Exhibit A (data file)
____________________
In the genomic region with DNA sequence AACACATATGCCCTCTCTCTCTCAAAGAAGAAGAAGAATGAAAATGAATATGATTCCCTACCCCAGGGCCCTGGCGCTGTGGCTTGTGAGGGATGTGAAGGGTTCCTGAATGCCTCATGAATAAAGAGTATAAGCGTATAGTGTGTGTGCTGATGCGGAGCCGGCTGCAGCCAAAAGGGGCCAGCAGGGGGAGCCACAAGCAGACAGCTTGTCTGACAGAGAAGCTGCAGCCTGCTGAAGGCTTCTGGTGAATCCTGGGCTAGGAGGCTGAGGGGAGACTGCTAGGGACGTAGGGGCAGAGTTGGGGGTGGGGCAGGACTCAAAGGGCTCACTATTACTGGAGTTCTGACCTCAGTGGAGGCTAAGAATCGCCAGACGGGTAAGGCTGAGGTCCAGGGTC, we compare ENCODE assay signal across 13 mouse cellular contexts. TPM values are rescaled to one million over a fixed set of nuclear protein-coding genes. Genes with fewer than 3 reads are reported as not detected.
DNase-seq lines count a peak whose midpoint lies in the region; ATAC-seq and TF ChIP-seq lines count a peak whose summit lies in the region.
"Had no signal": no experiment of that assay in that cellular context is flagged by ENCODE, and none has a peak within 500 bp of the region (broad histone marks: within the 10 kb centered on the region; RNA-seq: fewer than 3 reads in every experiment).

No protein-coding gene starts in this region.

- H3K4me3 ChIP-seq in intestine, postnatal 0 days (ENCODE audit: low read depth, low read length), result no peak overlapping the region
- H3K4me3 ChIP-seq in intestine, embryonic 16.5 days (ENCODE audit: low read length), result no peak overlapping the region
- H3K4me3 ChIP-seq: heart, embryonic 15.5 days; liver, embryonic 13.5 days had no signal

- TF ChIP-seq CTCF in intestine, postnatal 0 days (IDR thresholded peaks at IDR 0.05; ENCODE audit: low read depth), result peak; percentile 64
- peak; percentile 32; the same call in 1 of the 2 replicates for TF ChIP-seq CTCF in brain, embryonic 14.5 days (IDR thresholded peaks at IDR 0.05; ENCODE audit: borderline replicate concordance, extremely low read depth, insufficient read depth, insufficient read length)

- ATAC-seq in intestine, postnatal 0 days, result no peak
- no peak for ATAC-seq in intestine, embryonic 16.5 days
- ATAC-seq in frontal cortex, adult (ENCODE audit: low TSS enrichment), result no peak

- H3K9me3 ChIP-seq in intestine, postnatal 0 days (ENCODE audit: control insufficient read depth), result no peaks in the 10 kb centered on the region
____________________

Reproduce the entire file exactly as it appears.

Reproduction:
In the genomic region with DNA sequence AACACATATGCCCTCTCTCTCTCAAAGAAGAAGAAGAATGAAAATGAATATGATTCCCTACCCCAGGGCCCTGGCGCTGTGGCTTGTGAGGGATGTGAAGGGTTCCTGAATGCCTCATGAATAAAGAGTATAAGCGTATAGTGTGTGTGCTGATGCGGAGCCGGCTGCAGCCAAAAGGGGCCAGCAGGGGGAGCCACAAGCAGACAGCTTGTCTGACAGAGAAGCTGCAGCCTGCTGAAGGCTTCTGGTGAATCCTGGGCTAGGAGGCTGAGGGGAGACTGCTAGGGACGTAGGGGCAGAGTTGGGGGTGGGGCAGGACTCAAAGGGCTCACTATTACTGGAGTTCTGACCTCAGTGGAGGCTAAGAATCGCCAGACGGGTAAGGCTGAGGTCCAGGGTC, we compare ENCODE assay signal across 13 mouse cellular contexts. TPM values are rescaled to one million over a fixed set of nuclear protein-coding genes. Genes with fewer than 3 reads are reported as not detected.
DNase-seq lines count a peak whose midpoint lies in the region; ATAC-seq and TF ChIP-seq lines count a peak whose summit lies in the region.
"Had no signal": no experiment of that assay in that cellular context is flagged by ENCODE, and none has a peak within 500 bp of the region (broad histone marks: within the 10 kb centered on the region; RNA-seq: fewer than 3 reads in every experiment).

No protein-coding gene starts in this region.

- H3K4me3 ChIP-seq in intestine, postnatal 0 days (ENCODE audit: low read depth, low read length), result no peak overlapping the region
- H3K4me3 ChIP-seq in intestine, embryonic 16.5 days (ENCODE audit: low read length), result no peak overlapping the region
- H3K4me3 ChIP-seq: heart, embryonic 15.5 days; liver, embryonic 13.5 days had no signal

- TF ChIP-seq CTCF in intestine, postnatal 0 days (IDR thresholded peaks at IDR 0.05; ENCODE audit: low read depth), result peak; percentile 64
- peak; percentile 32; the same call in 1 of the 2 replicates for TF ChIP-seq CTCF in brain, embryonic 14.5 days (IDR thresholded peaks at IDR 0.05; ENCODE audit: borderline replicate concordance, extremely low read depth, insufficient read depth, insufficient read length)

- ATAC-seq in intestine, postnatal 0 days, result no peak
- no peak for ATAC-seq in intestine, embryonic 16.5 days
- ATAC-seq in frontal cortex, adult (ENCODE audit: low TSS enrichment), result no peak

- H3K9me3 ChIP-seq in intestine, postnatal 0 days (ENCODE audit: control insufficient read depth), result no peaks in the 10 kb centered on the region